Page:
Also there are good reports on former abducted children trained by LRA integrated into LRA hunt.
    Last edited by davidbfpo; 09-01-2009 at 12:27 PM. Reason: Polish spelling.

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    Council Member Michael F's Avatar
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    Default Short update

    Apparently, Kony is still hunted down by up to 200 UPDF troops in DRC (so called intelligence advisors). During the past month, LRA movements have been reported by Open Sources in the Yambio-Doruma-Ezo triangle. Main LRA looting activity happens now in the EZO area (CAR -SUD-DRC triborder area) which could translate into an other group of LRA escaped to CAR.

    Kony is supposed to have tried to organize a commander meeting in CAR last month (no confirmation if he succeeded to gather his unit commanders or not).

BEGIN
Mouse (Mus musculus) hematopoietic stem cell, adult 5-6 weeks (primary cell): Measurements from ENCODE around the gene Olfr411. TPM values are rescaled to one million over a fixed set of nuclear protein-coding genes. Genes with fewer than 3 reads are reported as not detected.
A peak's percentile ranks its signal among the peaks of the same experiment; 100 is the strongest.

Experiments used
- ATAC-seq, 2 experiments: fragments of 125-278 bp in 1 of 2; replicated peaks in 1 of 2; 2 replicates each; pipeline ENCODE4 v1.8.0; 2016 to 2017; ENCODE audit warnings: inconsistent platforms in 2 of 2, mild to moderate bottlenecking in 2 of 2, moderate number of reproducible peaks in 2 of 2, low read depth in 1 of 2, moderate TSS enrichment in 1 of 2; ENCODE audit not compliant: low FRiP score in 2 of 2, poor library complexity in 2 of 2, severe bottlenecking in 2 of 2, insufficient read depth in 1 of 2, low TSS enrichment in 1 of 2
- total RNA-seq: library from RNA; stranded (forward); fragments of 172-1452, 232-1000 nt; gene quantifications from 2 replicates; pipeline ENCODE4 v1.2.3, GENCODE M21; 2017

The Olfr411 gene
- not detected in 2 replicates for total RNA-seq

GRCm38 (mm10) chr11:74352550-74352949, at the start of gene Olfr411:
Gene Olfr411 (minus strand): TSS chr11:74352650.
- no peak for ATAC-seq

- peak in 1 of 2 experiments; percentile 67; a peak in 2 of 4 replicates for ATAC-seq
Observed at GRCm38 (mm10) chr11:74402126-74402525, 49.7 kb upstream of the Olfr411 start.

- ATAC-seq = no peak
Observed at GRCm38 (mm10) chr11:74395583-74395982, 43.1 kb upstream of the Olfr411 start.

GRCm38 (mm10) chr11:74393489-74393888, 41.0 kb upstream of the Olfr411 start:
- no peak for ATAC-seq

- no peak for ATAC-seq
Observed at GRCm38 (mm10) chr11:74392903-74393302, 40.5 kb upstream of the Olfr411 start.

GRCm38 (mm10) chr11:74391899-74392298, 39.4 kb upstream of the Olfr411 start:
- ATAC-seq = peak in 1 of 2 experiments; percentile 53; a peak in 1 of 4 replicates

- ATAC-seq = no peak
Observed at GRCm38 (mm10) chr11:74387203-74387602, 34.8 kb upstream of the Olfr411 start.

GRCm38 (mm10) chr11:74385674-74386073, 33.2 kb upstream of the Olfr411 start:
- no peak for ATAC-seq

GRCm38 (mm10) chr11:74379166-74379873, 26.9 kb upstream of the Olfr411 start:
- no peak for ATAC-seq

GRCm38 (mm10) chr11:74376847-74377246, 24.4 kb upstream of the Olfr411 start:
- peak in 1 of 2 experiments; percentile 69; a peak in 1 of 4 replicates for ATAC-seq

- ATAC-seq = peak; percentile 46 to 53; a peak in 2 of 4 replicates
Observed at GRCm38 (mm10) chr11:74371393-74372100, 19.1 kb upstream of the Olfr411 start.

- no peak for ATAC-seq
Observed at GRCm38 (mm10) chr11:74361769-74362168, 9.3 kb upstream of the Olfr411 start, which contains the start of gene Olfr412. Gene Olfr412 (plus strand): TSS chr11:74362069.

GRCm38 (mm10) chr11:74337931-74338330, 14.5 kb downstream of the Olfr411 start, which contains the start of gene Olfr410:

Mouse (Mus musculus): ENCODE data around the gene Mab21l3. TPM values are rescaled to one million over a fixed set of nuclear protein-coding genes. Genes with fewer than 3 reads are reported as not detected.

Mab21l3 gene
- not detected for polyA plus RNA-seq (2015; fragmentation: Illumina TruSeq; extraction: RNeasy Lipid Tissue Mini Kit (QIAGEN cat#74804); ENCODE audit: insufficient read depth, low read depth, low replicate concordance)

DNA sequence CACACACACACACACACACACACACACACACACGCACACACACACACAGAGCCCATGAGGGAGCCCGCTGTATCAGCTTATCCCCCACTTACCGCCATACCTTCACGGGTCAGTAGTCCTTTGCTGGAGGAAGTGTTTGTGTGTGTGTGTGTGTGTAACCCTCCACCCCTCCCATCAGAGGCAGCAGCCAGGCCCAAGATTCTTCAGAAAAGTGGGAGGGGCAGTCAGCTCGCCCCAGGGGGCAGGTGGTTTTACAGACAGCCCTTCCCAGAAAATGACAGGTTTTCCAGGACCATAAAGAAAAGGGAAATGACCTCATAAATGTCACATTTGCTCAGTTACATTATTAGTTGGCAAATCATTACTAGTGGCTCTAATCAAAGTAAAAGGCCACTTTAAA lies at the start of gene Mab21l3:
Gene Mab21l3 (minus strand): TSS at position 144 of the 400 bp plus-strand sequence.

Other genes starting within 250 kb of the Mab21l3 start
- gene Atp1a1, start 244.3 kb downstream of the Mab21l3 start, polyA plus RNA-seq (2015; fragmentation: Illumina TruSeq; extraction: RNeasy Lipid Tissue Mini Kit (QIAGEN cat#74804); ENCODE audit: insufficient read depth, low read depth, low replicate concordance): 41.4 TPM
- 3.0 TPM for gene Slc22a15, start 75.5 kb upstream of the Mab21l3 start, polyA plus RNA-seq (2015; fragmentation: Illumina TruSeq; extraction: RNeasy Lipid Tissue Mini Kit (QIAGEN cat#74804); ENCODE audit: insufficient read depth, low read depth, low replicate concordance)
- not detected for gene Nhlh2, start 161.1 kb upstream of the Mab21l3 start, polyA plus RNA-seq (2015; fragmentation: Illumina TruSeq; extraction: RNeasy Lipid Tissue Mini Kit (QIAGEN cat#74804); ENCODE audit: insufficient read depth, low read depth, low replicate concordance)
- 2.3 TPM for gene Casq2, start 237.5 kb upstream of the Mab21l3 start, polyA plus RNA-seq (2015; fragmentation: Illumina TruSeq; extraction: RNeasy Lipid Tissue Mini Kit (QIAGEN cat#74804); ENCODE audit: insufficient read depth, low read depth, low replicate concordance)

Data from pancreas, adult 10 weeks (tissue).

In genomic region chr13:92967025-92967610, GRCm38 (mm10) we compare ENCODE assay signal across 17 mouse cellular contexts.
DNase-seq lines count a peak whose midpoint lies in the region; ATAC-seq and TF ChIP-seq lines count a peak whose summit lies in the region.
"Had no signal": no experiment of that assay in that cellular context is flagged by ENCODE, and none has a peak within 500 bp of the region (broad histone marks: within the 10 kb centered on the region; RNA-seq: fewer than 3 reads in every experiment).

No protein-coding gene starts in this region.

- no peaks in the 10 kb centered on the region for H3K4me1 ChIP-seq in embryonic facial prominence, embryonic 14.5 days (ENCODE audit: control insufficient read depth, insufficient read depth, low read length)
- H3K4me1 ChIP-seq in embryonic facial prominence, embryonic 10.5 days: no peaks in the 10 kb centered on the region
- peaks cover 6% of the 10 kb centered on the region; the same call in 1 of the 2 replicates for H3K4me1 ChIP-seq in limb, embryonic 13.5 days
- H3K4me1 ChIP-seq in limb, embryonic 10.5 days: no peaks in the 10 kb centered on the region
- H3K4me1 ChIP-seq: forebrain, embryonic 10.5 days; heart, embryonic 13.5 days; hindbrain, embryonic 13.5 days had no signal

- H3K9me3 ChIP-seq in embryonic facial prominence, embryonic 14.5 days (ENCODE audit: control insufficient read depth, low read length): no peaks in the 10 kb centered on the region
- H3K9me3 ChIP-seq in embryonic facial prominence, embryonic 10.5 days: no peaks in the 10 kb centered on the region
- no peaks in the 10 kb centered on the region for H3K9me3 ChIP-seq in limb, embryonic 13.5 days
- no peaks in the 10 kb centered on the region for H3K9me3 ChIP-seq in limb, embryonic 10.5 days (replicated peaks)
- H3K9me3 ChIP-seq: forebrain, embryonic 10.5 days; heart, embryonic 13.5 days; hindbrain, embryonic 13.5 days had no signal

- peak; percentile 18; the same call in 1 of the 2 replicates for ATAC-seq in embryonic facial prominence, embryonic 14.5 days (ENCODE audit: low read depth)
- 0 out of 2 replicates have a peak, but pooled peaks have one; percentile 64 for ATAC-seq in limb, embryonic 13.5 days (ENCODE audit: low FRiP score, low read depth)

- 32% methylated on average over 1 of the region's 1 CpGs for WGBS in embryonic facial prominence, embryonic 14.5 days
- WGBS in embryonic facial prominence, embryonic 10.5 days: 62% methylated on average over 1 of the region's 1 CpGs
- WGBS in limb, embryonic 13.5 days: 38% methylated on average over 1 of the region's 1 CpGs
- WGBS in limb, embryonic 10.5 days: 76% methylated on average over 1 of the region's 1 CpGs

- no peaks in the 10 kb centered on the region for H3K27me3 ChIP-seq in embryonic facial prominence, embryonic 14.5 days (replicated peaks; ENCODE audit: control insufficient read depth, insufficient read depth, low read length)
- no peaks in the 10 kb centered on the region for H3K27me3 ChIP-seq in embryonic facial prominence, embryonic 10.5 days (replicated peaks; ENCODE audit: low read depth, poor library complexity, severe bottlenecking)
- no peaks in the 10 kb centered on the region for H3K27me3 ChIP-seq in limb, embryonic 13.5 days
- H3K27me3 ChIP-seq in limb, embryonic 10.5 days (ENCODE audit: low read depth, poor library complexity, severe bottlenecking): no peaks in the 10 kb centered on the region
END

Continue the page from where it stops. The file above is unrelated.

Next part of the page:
My gut feeling is (stating the obvious) that Kony is trying to gain time by escaping to CAR. UPDF forces would still be able to track LRA in that most remote zone but less efficiently than in the Garamba area. Kony may want to further reorganize its forces, ensure resupply from allies (Khartum???) via isolated airstrips and proximity to CAR groups supported by Khartum. The aim of the game is to survive untill 2011 and the potentially explosive Southern Sudan referendum. Khartum would surely consider reinforcing arab militias and the LRA ahead of this as these could come handy to influence the referendum or counter a newly independant Southern Sudan.

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    Default former LRA Children used to fight LRA?

    Quote Originally Posted by M-A Lagrange View Post
    Also there are good reports on former abducted children trained by LRA integrated into LRA hunt.
    Are you saying that former LRA child soldiers are being used to fight the LRA?